Most states require businesses to carry workers’ compensation insurance. These policies provide vital protection for employees injured on the job or through work-related duties or processes.
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If you have suffered a workplace-related injury or developed a job-related disease, filing a workers’ compensation claim is the first step in recovering and returning to work. However, understanding the entire workers’ compensation claims process is essential.
Before we dive into the workers’ compensation claims process, we should address two significant factors that affect it.
One is the state in question. Each state has different requirements when it comes to which businesses are required to carry workers’ compensation insurance and other related matters.
The other factor is the insurer in question. A great deal of the workers’ compensation claims process depends on the carrier in question.
In this blog post, we’ll outline the process in broad strokes. However, employers are urged to contact their carriers to learn more about the specifics that apply to them.
A workers’ compensation claim is a claim filed with an insurer on behalf of an employee who has been injured on the job, while performing a job-related duty, or who has developed a job-related disease.
Workers’ compensation insurance provides cash benefits and coverage for medical care and may cover the costs of transportation. It also usually covers a percentage of lost wages and provides benefits for survivors if the covered employee is killed.
Wondering “how do I file a workers’ compensation claim?” The first step is to complete a workers’ compensation form. The employer should provide this when an employee reports an injury/accident.
The workers’ compensation claim form is split into two sections – one for the employee and another for the employer. Once the employee fills in their information, including the date, time, place, and circumstances surrounding the injury or disease, they will submit the form to the employer.
Employers must take additional steps during the workers’ compensation claims process. Let’s take a closer look at the most common steps, as well as the overall process.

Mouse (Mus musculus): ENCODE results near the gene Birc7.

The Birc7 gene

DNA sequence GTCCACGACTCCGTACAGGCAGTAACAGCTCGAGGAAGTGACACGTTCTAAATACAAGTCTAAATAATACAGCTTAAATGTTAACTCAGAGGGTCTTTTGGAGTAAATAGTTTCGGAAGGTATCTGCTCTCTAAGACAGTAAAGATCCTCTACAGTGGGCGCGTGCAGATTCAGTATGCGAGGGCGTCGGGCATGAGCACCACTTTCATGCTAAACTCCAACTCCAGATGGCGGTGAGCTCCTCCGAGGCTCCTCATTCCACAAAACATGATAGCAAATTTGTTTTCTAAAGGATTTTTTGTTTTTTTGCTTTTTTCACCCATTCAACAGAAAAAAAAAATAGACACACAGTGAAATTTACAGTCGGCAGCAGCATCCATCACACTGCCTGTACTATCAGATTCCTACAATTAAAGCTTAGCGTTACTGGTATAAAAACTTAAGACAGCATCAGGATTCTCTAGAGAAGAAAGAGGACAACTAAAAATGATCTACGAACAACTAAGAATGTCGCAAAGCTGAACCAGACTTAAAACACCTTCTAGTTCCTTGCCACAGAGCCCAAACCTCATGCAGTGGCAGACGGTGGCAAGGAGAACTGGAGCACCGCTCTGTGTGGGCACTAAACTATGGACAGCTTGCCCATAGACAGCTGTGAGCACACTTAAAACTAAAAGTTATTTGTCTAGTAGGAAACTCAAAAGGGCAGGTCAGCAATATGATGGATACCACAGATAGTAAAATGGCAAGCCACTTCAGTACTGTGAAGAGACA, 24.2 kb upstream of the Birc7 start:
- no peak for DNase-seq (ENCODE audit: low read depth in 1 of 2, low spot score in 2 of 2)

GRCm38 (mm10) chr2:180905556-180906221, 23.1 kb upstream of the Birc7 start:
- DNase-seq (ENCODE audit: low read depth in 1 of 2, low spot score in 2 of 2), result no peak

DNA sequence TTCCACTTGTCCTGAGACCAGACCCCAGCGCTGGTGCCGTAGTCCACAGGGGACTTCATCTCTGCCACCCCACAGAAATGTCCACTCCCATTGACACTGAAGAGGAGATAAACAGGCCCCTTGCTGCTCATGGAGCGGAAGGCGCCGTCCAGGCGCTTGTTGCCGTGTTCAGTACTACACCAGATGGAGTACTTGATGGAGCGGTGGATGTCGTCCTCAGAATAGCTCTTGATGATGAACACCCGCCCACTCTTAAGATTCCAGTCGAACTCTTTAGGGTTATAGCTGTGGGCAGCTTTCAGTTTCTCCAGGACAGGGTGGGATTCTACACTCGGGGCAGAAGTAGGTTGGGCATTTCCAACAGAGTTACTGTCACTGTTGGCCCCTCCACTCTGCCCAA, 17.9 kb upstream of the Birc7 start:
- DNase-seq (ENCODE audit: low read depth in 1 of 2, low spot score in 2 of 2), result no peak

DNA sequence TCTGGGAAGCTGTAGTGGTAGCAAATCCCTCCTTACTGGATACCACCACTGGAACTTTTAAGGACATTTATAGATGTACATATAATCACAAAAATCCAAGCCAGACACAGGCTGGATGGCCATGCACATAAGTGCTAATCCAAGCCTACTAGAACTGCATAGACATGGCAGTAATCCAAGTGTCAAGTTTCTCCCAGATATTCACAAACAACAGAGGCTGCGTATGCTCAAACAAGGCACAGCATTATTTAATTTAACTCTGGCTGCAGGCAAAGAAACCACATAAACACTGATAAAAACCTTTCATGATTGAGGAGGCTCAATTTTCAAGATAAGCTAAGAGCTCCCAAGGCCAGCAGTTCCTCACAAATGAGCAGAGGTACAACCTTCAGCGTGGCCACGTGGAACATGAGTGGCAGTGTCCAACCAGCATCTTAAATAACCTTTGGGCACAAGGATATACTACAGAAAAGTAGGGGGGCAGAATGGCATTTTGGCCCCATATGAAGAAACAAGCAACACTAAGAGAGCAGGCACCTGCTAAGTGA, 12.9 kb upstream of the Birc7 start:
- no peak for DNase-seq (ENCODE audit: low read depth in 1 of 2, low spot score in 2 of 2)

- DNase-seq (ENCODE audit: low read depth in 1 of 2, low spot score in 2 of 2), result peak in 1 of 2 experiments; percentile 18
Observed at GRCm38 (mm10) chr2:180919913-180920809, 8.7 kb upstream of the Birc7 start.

Beginning a workers’ compensation claim follows a five-step process.
We’ve already mentioned the first step, but we’ll cover it again. The employee must report the accident or injury to the employer as soon as possible.
Most forms request some very specific information from the employee, including general information like their name, address, Social Security number, wage information, and marital status.
However, the employee should also provide as much information as possible regarding the location, date, and time of the accident/incident.
The employer will then add other information to the report. This should include when the employer received a report of the injury or illness, where the incident occurred on the premises, the type of injury or illness, the part of the body injured, and the cause of the accident.
Any witness information should be included, too. If possible/applicable, the report should include the name and location of the medical facility where the employee received care, the expected date the employee can return to work, and the number of days the employee is expected to miss from work.
It is better to submit a partially completed form then to wait extra days until you have verified all the information. The insurance carrier will help the injured worker get the proper treatment for their injuries.
Note: How long after an injury can you claim worker’s compensation? Most states give a defined window of time during which an accident can be reported.
For instance, Georgia gives employees 30 days to report their injuries to their employer. If you do not report it within the timeframe, you can be fined by the state. It’s usually best to report any injuries as soon as possible.
Workers’ compensation insurance is designed to cover injuries and illnesses sustained by an employee while carrying out their duties and responsibilities for their employer. As such, it may not cover all situations.
Those include self-inflicted injuries, injuries sustained through horseplay or fighting, injuries that happen while commuting to or from work, or those sustained while committing a crime.
In most cases, the insurer will also not cover injuries sustained while the employee was under the influence of drugs or alcohol or engaged in any activity that violates company policy.